Webpack requires Node.js. To install it we are going to need NPM. Install it with the following command:

npm install webpack -g

The –global or -g option installs this module globally so that you can run it as a command in your terminal.


Create a simple sample project to verify everything is working fine. First, create a folder. I called mine webpack-sample. Use the following command to initialize the project:

npm init -y

It creates a package.json file:

Note: You might want to to add the private attr true to the package.json so this module can never be uploaded to a public NPM module.

Next, let’s add the Webpack dependency:

npm install webpack --save-dev

–save-dev indicates that library will be added as dependency on our package.json.

Let’s say this is our app’s code:




So the first requirement to pack our files is to modify them to meet the Common.js specification:


After that we create a new app.js file that will import the others following the Common.js specification:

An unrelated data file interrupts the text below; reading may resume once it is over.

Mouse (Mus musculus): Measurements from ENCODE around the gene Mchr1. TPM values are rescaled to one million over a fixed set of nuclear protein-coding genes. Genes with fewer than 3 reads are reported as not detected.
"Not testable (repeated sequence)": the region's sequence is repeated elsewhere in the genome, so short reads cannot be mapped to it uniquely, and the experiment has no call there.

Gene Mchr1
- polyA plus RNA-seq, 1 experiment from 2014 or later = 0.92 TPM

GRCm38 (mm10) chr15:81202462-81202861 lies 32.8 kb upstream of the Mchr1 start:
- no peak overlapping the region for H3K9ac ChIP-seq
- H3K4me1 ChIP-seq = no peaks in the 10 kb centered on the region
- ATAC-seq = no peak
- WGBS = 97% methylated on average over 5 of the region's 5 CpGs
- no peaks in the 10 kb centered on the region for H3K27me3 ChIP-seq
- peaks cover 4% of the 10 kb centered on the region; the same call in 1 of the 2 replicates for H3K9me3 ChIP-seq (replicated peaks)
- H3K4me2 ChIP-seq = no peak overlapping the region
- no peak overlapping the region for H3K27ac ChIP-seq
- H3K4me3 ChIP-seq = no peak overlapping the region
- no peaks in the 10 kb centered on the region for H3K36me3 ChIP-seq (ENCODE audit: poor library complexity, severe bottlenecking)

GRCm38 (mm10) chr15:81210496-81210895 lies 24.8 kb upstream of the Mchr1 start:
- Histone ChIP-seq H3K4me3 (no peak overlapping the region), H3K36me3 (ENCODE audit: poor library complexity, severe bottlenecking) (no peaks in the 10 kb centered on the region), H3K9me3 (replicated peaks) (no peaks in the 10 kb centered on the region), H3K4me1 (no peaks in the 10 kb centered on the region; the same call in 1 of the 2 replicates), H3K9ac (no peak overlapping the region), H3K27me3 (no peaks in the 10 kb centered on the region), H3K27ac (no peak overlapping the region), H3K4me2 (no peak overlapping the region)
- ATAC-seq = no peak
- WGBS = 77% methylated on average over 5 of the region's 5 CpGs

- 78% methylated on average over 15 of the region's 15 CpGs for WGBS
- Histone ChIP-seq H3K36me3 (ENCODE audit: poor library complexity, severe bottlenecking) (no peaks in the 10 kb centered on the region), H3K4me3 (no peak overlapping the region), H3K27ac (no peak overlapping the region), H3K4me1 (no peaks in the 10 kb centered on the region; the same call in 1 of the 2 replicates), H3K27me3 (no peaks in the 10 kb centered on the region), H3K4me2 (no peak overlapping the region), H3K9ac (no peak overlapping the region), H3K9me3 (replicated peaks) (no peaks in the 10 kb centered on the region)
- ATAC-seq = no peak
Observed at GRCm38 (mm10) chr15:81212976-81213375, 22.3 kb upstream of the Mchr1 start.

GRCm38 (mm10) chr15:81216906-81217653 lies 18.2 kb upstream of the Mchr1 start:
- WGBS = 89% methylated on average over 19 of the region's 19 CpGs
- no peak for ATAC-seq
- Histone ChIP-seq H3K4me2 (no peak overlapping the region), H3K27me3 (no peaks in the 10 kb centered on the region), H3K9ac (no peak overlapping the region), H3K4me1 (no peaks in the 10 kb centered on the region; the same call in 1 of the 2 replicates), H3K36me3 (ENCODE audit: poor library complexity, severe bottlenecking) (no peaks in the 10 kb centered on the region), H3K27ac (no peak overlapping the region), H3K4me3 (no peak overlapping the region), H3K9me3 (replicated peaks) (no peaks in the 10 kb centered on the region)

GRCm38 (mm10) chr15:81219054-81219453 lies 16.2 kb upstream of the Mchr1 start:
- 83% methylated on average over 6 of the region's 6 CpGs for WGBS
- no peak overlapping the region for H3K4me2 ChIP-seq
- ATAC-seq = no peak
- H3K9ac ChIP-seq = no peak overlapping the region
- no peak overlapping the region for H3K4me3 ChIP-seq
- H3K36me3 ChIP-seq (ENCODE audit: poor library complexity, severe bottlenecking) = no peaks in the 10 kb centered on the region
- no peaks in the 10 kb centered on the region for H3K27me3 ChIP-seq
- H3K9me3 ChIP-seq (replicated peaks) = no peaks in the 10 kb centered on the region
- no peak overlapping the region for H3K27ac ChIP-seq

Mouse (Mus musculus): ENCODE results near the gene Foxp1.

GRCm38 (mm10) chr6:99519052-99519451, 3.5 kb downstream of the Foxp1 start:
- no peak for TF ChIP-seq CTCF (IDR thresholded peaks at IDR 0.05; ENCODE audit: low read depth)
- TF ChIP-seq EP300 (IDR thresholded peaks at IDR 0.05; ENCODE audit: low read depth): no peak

The final step is to create the config webpack file, webpack.config:

Run the webpack command to generate the bundle file:

octavio@pc:~$: webpack

Refactor the index.html file and open it to see it does the same:

Loaders: A Practical Example

Let’s say we’re building our Genuitec site and adding to main sections of our MyEclipse and SDC products. We want all of our pages to share the same header but the menu below will change depending on the section. How is Webpack going to help us here? Well, consider that after adding many pages, are we going to paste the code of our <header>…</header> in all of them? And if we make a typo? The best option is for all pages to use the same code.